A 4,000-year-old gold ornament has been uncovered by Cumbrian schoolboys during an archaeological dig.

The children, from Alston Primary School, were taking part in an excavation at Kirkhaugh in the north Pennines when they saw a glint of gold in the soil.

The decorated object, which was found in a burial mound, is believed to be a hair tress from around 2,300 BC.

One of the boys, Joseph Bell, aged seven, admitted ‘dancing with joy’ when he saw the glinting gold.

Experts have dated the ornament, which is 1.3in (33mm) long, to the Copper Age. It was found alongside three flint arrowheads and a jet button.

Eight-year-old Luca Alderson, said: "When I first saw it I felt happy but I thought it was plastic. When I found out it was gold, I was very happy."

This find is believed to be connected to a matching object found at Kirkhaugh during an excavation in 1935.

The dig was arranged by the North Pennines Area of Outstanding Natural Beauty as part of an archaeology project.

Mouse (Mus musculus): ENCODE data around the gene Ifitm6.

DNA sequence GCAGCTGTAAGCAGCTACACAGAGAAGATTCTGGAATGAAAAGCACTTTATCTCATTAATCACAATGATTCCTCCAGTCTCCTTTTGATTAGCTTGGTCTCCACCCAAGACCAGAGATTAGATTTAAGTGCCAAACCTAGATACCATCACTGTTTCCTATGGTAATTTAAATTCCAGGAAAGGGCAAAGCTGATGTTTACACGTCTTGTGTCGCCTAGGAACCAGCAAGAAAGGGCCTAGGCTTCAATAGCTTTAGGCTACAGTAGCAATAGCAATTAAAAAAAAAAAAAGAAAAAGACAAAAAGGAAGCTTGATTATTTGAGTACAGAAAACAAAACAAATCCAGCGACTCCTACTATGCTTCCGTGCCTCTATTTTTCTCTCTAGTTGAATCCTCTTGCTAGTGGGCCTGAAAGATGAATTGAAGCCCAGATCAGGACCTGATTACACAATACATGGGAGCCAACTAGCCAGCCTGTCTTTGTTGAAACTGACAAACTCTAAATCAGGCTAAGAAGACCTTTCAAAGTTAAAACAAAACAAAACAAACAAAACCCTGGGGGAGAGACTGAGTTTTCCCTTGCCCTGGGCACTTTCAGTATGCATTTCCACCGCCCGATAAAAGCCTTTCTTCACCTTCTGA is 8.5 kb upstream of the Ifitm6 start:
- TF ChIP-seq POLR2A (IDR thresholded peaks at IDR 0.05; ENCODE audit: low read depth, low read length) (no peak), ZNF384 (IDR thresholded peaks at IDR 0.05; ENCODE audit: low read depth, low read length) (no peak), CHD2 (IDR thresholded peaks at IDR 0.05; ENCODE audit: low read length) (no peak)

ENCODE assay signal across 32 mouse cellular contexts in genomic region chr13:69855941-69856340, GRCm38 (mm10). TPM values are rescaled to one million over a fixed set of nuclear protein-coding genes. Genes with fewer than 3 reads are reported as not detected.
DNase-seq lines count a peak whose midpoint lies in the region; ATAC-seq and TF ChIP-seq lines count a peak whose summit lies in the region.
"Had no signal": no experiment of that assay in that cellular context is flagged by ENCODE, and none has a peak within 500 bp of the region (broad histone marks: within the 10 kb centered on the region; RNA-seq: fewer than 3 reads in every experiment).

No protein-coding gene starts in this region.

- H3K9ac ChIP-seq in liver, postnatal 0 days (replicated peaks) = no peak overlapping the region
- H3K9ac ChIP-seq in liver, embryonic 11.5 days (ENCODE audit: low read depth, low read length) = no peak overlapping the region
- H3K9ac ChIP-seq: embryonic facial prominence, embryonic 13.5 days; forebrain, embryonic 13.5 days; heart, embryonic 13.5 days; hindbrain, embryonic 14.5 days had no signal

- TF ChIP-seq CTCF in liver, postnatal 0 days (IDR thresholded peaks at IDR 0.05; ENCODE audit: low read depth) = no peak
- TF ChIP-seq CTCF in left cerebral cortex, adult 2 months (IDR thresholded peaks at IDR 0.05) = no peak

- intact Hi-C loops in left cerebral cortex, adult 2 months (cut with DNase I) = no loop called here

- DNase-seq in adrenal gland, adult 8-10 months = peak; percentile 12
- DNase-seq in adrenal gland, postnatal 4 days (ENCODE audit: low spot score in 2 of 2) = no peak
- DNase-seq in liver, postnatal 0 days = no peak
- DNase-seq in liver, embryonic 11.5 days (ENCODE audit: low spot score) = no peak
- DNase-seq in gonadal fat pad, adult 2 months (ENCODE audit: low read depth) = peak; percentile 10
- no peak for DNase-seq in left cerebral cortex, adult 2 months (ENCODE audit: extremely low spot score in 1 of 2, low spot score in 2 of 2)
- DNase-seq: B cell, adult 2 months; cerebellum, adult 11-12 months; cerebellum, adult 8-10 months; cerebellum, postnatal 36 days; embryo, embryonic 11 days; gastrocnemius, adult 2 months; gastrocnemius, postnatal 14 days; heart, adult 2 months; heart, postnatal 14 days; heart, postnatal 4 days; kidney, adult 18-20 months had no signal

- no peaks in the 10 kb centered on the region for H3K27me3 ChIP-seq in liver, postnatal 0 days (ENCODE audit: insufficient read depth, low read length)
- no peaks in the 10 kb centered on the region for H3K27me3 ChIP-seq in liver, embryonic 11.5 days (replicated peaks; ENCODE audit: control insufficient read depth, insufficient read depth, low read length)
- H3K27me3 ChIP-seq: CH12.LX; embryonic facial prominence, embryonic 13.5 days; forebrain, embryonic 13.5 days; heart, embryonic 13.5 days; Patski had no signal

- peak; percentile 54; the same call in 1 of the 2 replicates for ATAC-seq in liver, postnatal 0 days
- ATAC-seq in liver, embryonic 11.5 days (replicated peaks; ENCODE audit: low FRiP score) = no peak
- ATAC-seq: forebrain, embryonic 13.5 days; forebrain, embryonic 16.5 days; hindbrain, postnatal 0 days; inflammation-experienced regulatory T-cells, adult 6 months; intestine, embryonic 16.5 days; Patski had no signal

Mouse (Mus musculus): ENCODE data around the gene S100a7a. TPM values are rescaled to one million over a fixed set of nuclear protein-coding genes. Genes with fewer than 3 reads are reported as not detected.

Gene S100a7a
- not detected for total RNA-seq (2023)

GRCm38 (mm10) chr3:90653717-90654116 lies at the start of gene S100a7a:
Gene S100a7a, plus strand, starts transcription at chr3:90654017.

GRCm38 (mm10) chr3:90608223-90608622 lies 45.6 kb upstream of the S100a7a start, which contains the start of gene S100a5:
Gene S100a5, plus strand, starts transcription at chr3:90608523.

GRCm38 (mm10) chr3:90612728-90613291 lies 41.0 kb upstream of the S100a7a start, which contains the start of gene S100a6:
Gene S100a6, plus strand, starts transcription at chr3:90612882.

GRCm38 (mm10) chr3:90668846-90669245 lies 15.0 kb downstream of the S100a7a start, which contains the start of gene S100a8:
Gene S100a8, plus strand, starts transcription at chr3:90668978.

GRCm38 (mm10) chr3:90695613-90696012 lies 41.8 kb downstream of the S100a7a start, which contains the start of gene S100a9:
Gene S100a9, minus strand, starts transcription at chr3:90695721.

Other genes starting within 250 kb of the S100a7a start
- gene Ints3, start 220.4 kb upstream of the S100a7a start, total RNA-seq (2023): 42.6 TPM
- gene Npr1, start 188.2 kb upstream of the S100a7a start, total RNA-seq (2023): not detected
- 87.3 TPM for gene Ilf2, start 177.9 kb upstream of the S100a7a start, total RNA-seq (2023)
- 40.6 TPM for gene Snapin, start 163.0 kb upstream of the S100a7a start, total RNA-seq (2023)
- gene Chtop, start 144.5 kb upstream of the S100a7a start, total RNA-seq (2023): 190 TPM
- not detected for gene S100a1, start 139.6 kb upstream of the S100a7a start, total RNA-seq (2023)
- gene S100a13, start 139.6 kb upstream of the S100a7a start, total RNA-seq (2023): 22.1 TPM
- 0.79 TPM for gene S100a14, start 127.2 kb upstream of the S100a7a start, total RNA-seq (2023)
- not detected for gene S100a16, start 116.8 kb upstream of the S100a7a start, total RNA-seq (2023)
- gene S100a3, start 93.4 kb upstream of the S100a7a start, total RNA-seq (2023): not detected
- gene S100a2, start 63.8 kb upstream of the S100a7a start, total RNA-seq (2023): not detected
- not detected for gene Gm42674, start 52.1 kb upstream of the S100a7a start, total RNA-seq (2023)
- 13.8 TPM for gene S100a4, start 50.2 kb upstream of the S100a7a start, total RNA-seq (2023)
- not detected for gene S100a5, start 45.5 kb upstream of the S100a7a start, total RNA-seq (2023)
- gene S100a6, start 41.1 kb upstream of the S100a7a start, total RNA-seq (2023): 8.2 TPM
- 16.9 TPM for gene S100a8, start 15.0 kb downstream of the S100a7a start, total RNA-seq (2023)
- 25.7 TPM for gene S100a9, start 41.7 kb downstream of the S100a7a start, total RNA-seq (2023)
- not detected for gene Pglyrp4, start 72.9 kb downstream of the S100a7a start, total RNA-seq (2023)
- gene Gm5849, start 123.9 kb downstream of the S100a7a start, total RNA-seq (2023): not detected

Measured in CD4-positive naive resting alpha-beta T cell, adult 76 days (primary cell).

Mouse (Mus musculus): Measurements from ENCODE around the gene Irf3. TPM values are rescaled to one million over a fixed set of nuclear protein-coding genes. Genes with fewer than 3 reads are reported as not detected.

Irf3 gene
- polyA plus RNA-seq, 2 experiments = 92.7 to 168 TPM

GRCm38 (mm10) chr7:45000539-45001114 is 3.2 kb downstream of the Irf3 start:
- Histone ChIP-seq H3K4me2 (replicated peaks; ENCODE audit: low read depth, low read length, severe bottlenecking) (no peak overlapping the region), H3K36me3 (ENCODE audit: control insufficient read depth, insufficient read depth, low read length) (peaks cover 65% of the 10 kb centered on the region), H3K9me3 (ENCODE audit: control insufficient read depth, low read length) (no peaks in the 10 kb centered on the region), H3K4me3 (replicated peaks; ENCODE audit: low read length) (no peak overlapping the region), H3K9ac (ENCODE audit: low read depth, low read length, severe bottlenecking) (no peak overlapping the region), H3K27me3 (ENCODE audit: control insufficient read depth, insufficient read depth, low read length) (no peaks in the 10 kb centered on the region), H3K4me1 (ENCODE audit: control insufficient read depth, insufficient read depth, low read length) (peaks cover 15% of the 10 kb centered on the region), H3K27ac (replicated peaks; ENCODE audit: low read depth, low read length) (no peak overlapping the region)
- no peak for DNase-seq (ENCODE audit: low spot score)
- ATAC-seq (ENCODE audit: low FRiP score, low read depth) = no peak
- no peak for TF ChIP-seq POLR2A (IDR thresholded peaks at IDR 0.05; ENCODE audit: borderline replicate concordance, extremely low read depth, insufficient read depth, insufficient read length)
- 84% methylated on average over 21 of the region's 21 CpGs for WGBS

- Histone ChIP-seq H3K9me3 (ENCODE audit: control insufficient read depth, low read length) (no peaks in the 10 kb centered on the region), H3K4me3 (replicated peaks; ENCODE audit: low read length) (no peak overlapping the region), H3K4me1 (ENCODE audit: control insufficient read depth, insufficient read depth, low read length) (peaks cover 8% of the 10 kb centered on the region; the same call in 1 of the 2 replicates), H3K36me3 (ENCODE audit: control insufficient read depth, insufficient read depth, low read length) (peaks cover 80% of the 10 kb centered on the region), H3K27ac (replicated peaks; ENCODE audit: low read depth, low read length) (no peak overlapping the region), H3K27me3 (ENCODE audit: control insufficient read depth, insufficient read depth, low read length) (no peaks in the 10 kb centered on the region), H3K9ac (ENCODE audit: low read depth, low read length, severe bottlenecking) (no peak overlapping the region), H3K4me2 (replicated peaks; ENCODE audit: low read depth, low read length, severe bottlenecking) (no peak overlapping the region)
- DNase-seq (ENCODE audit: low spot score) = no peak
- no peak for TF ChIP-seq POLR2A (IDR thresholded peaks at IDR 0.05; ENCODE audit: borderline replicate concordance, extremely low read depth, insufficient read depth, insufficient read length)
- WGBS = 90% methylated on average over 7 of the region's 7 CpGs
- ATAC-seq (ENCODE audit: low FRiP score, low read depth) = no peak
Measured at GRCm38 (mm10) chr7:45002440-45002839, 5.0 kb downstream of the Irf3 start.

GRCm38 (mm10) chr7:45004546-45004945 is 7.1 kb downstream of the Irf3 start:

Paul Frodsham, who led the project, said: "All archaeological sites are important in their own way, but this is exceptional.

"It can be regarded as marking the very start of mineral exploitation in the North Pennines, leading in due course to Roman exploitation of lead and silver, and eventually to the vast post-medieval lead industry for which the region is internationally famous."

After being analysed by specialists, it is hoped the head tress will be reunited with the one found in 1935 which is housed at the Great North Museum in Newcastle.